Tag Archives: Found Materials

Working With the Given: Alberto Burri, 1915-1995

The life work of Alberto Burri was born in an American POW camp in Gainesville, Texas, where he was interned after the capture of his unit by the Allied forces in Tunisia in 1944. Defeated and confined in a strange land Burri turned his hand to making art out of the common materials that were available to him. The discarded burlap potato sacks from the kitchen with their subtle variations of color, repetitive linear weave and texture, were a rich source of visual matter for him.  Returning to Italy after the war Burri continued fashioning compositions from burlap and other found materials. The revival of Italy’s post-war economy gave Burri a new palette of industrial materials to work with. Plaster, discarded metal, plastic sheeting and common building supplies presented to his imagination unique physical qualities from which he created works of astonishing beauty.

The impact of Burri’s work goes beyond the visual. It appeals to a sense of play that perhaps is more common in children with their innocence about the prescribed meaning of things. In Burri’s hands plastic, burlap, and scraps of wood and metal vie with the most sublime subjects of art. Like a crazy and inappropriate uncle who is not above making a broom become a horse for the delight of children, Burri charges extraordinarily ordinary utilitarian materials with an esthetic power that is completely contrary to their original intentions and purposes. That’s his great lesson and example to us all.

Read more:

Alberto Burri bio

Arte Povera


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Thoughts on the Process of Collage: Kevin Brady

“One day I came to work to find that part of a city block had been demolished. Hills of dirt were trucked away and plywood forms appeared. Foundations took shape, walls arose, and a new building began to emerge. Space, everyone’s space, was being reconfigured. The event of building reveals the essential plasticity of space: the way we divide it up, build structures into it, and sweep it clean again. Building and growth, demolition and decay are strangely commingled. Architecture, that most enduring of cultural forms, is reassigned to natural processes. You may try to expel nature with a pitchfork, said Horace, but it will come back running.


Like a building site, collage, for me, is exhilarating. It encourages swift, decisive modifications; it is constructive and destructive almost simultaneously. Structures come into being, and turn away from what they had been. Disparate spaces are sampled, juxtaposed, and reconfigured. Unlike working from plans, collage is open and improvisatory. It establishes a site for the reception of unforeseen changes. It invites and responds to the unplanned.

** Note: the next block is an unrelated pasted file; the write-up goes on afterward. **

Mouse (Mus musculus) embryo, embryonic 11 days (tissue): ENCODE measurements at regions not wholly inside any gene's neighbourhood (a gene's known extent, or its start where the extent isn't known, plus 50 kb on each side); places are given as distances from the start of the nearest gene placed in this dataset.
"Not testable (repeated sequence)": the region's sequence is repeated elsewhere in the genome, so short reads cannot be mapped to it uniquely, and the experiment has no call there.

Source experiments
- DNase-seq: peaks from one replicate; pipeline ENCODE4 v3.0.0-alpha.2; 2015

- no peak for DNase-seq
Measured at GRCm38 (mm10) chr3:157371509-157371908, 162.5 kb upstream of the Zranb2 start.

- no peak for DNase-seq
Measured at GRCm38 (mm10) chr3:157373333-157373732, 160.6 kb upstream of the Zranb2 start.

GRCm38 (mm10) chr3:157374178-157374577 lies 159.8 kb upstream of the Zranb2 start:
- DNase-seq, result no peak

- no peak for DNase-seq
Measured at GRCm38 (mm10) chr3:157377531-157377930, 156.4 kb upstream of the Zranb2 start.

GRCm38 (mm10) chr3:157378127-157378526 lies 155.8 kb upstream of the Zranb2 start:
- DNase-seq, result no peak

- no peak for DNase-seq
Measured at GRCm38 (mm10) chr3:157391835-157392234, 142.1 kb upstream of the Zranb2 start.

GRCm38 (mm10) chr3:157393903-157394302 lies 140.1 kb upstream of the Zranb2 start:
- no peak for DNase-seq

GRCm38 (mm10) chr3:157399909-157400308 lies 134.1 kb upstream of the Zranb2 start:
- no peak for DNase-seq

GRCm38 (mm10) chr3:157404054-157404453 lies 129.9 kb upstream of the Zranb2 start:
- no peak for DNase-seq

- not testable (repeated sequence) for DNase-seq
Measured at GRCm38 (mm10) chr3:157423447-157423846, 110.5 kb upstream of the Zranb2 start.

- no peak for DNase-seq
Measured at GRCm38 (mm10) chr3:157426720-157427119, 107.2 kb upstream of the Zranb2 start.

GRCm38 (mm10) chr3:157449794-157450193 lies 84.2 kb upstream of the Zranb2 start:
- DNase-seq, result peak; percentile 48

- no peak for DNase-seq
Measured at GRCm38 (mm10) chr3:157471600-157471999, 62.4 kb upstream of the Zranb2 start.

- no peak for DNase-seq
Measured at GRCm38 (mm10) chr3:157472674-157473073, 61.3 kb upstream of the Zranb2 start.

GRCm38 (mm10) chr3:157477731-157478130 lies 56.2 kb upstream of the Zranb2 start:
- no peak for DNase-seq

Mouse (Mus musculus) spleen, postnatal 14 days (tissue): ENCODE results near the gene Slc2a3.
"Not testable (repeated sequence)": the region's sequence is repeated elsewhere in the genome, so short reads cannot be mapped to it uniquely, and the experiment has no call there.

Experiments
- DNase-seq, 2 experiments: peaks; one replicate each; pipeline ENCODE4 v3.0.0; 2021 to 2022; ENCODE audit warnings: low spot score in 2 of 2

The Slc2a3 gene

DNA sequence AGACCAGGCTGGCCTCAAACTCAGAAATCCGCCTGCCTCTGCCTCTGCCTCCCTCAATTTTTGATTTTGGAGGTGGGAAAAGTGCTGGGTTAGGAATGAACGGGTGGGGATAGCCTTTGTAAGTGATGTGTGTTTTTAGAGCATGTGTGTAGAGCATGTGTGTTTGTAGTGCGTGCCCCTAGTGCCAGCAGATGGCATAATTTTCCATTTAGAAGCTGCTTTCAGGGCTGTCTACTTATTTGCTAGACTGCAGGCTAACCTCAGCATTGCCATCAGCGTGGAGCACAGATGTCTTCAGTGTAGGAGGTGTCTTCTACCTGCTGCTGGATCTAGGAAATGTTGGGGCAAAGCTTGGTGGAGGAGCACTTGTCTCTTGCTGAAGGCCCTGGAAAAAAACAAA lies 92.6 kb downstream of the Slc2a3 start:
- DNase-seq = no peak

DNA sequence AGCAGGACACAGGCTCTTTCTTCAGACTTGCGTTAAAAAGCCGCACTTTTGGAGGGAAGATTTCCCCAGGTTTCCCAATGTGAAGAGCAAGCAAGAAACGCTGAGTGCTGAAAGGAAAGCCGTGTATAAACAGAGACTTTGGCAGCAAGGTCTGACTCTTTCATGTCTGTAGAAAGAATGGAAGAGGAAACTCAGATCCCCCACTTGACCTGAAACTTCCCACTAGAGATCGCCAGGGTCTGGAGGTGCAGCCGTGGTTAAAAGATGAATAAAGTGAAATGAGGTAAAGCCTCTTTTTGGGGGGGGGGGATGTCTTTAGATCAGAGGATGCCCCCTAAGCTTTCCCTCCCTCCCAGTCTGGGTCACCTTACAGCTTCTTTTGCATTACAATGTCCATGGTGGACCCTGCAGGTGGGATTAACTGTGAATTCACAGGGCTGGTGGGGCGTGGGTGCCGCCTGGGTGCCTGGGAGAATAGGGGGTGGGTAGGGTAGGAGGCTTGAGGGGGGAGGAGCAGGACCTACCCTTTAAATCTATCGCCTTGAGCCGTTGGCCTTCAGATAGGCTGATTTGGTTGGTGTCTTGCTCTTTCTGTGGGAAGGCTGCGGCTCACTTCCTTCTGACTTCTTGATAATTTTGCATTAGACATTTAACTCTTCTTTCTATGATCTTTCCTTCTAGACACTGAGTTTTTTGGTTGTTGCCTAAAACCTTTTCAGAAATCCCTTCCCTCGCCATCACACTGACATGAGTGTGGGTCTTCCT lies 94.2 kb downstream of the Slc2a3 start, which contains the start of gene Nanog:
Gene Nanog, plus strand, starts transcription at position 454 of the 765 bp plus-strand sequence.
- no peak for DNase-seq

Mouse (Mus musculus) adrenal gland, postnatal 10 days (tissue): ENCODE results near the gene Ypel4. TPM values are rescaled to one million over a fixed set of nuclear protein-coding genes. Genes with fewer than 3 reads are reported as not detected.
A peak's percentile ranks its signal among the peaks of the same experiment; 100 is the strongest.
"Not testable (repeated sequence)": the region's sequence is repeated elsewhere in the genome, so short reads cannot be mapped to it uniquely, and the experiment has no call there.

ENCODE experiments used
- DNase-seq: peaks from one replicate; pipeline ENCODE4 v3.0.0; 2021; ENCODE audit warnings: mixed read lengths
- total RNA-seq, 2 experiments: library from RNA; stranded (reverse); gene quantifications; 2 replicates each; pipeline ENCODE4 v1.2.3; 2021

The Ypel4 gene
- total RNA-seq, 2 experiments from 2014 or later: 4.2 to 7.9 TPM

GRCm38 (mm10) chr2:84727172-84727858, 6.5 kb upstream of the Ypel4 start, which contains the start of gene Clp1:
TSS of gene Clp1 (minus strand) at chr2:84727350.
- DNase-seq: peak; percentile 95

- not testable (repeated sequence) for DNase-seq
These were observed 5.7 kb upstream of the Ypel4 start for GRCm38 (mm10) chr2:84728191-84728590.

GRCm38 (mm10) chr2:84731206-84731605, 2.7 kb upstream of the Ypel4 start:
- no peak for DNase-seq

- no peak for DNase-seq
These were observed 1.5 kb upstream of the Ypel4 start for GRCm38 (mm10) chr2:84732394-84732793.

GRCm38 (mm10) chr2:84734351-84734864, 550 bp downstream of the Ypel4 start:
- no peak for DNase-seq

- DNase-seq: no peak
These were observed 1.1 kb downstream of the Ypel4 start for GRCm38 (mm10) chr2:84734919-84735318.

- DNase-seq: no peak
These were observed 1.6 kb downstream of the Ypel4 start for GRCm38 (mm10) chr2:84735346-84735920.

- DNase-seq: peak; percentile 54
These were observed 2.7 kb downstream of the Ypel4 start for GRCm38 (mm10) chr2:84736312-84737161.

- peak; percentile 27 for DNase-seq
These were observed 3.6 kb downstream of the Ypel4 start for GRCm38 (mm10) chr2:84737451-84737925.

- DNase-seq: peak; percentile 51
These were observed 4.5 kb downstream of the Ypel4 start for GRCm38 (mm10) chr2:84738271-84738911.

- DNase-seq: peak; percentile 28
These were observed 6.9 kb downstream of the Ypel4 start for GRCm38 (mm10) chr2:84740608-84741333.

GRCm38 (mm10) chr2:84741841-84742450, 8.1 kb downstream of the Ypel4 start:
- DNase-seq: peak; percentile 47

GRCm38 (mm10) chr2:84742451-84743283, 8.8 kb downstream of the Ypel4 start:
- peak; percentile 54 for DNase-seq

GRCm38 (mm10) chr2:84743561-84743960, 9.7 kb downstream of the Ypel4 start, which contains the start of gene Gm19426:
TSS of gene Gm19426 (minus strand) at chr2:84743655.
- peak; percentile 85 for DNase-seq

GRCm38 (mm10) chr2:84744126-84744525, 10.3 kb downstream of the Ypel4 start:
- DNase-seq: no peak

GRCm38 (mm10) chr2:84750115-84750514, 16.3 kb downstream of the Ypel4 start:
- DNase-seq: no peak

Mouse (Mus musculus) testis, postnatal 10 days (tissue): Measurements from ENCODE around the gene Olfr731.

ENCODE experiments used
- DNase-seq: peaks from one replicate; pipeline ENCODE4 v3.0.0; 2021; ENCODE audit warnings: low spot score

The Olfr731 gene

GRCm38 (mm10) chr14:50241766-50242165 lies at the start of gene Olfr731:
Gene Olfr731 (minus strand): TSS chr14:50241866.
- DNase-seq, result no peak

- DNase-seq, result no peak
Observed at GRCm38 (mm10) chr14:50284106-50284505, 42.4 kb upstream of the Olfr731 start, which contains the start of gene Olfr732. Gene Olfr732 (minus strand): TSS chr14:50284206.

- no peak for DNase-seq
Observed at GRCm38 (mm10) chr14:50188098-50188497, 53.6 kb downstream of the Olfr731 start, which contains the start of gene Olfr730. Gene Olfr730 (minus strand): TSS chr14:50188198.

As an artist, I try to situate myself at the center of form- and meaning-complexes that seem most capable of producing these sorts of symbols: landscape, excavation, foundation, house, room, annex, well. A true symbol, C.G. Jung tells us, is inexhaustible; it is a living, regenerative thing. The generative activity of the studio is vital in this regard: the rhythmic, almost ritual process of collage, the surprise discoveries that occur when unlike pieces meet and mate. I seek a poetics of construction. I do so through an interplay of geometric structure and expressive abstraction, a syntax of interruption and relocation, and a language of color interaction and boundaries.

Like art itself, collage is a layered, cumulative thing, a site at which the boundary between cultural achievement and natural occurrence is sometimes, mysteriously, dissolved.”

Kevin Brady, 2006




What is given is incomparably richer than what we can invent.   

Aldous Huxley, “Variations on El Greco,” On Art and Artists

These fragments I have shored against my ruins.   

T.S. Eliot, “The Waste Land”

“I like the deliberative processes of collage – the heightened awareness of elements in play, and surprises that occur when unlike pieces meet and mate. Like drawing, collage is a very direct form of visualizing onto a surface. It is not just a language of accumulation – of stuff added to stuff – but a restless exchange of figure and ground. Structures come into being, and turn away from what they had been. Boundaries are fixed and erode. Identities appear and shift shape. A collage can go through hundreds of adjustments before it arrives at its final state, and even then, it is – to quote Wallace Stevens – “form gulping after formlessness.” The destructive and constructive principles exist side by side in the most intimate kinds of decisions here. Found materials, for me, impose a discipline of responding to what is given. To some extent, I have to resist the impulse to design and control, even as this may be what is most needed. In the end, the collages are aimed at producing a symbolic, if provisional, unity.”

Kevin Brady, December 2007



Kevin Brady’s website.

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“To Confront a Crazy World With Its Own Image”

Found Texture: Collage, Frottage, and Assemblage

“To confront a crazy world with its own image…” From Marjorie Perloff’s essay, Dada Without Duchamp/Duchamp Without Dada

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